Neil and Cathie’s electric bikes have been a good financial investment for them both. Neil has done the sums: “Without the e-bikes, in two and a half months the car would have probably done a thousand miles. The fuel cost alone would go a good way to the cost of the e-bike.”

Although Neil has been a keen cyclist for many years, he faced some barriers that discourages many other people from jumping on a bike for certain journeys.  Hills were a bugbear for him, with an extended uphill cycle after a long day’s work not appealing to him. The electric bike suddenly provided a workplace cycle commute for him again.

“I just changed psychology. Even in monsoon weather, I was still smiling on my e-bike. I cycled up Dundas Street and the Mound - two of Edinburgh's nastiest hills - in shocking rain and I did it at 15 miles an hour. I just wouldn't be able to do that without the electric bike.”

Neil has also discovered that electric cycling makes it much easier to keep up with traffic. He feels it’s a key selling point for people who doubt e-bikes or are nervous around vehicles. With electric assist, you can take away from traffic lights and junctions quickly and it allows you to keep up with cars in urban environments.

I did lots of miles on my bike that I would have otherwise done in my car. It's one less car on the road.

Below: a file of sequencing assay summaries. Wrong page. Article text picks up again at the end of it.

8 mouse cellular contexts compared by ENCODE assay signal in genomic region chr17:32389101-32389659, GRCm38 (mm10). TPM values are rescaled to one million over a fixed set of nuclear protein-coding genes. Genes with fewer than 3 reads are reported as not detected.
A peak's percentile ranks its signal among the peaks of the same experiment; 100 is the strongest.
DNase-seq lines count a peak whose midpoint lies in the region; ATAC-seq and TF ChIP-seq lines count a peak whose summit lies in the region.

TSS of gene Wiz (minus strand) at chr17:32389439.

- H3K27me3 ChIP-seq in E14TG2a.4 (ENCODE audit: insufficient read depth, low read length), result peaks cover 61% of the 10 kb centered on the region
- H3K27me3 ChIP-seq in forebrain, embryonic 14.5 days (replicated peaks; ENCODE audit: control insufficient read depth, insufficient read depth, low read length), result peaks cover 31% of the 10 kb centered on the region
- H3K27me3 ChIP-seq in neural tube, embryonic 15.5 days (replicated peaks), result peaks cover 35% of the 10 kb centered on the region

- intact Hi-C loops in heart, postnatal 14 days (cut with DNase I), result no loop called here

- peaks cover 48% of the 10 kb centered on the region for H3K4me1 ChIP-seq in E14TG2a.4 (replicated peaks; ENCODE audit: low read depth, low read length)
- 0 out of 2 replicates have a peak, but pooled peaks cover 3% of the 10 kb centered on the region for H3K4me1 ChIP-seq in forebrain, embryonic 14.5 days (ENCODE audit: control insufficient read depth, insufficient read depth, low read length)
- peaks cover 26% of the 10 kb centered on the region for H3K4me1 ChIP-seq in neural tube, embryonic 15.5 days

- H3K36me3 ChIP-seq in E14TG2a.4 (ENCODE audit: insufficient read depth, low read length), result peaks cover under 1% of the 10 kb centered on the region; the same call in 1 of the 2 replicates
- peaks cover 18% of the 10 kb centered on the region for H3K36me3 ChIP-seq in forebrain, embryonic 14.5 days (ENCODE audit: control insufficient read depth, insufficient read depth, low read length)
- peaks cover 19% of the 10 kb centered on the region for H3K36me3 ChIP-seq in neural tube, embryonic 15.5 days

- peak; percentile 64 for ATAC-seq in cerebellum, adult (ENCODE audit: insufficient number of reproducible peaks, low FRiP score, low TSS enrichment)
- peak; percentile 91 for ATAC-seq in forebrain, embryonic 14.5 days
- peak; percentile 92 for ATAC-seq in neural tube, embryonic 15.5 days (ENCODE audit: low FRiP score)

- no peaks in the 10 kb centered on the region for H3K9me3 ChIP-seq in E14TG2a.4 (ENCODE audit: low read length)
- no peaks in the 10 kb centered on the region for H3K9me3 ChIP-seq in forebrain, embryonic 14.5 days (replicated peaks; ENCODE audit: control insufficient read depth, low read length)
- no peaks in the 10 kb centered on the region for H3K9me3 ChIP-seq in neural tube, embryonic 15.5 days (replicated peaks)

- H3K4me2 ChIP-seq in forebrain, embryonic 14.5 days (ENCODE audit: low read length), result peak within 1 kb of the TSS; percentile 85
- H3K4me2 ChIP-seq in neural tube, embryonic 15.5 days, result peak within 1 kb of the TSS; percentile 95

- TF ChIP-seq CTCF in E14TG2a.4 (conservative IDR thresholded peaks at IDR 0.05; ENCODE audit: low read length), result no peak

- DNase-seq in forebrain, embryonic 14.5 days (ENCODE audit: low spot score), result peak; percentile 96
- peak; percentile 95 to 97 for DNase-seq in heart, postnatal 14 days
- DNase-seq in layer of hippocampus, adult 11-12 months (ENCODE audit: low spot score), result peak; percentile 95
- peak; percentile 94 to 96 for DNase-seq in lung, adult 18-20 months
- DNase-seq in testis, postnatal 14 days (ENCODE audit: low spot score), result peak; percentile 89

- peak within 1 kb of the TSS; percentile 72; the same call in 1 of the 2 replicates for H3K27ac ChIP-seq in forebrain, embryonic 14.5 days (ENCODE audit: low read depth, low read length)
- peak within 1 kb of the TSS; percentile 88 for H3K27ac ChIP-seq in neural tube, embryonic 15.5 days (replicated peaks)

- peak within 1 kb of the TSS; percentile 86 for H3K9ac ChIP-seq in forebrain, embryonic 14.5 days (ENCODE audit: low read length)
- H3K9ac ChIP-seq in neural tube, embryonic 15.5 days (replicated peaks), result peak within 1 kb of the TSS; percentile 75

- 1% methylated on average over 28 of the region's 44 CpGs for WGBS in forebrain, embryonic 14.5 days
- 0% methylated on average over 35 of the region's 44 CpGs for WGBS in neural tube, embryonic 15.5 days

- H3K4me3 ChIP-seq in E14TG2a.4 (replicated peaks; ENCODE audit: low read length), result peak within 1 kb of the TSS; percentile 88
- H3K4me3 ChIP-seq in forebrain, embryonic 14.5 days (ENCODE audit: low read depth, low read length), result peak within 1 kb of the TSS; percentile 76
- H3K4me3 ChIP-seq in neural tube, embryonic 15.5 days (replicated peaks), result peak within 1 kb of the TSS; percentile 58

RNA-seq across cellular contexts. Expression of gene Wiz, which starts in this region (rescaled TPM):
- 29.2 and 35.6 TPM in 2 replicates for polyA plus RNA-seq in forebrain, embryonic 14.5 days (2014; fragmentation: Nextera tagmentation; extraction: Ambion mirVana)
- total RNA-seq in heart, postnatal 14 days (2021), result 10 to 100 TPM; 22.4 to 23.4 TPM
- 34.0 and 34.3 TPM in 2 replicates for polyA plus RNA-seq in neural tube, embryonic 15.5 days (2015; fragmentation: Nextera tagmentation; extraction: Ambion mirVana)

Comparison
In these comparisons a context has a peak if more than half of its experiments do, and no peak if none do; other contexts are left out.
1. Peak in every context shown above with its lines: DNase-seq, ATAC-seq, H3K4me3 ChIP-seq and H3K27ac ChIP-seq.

Neil Robertson

“The real difference is you can keep up in the traffic flow, even with all the hills,” Neil says. “I know we’re not supposed to feel like we are holding up traffic because we are traffic, but it does give you that extra bit of confidence.”

I ask him whether anyone ever ribs him for ‘cheating’ with an electric bike (not that I think it is).

“Look, electric bikes are not cheating,” he replies firmly. “I did lots of miles on my bike that I would have otherwise done in my car. It's one less car on the road. In September I was driving to work every day and I'm now cycling. Is that cheating? No. To me that's a massive bonus! In the 10 weeks I lost nine pounds in weight, just using the electric bike.”

Electric cycling really is a game changer for many people, and it’s difficult to think of any downsides. For Neil, investing in an electric bike has improved his physical and mental health, made cycle commuting accessible, flattened Edinburgh’s hills and replaced a significant number of car trips. What’s not to love? But while I can’t think of any downsides, Neil can come up with one: “The downside of an e-bike is that it's impossible to wipe the smile off your face.”

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Comments

I used to share the opinion that ebikes were not for real cyclists, then I suffered a heart condition that left me considerably lacking in oomph and certainly not able to cycle here in Cornwall. After a false start, I bought a Scott with a Bosch Performance Line motor. I restrict myself to using it on Eco mode - lowest level of assistance - and it means I still get a work-out and I'm still able to go cycling. I love it. Like Neil in the article, I will use the bike where before I might have taken the car. Sure, I still prefer the real thing, and I think the Scott is too heavy for me to manage on trains if it's fully loaded with panniers, but it's a great solution to my problem.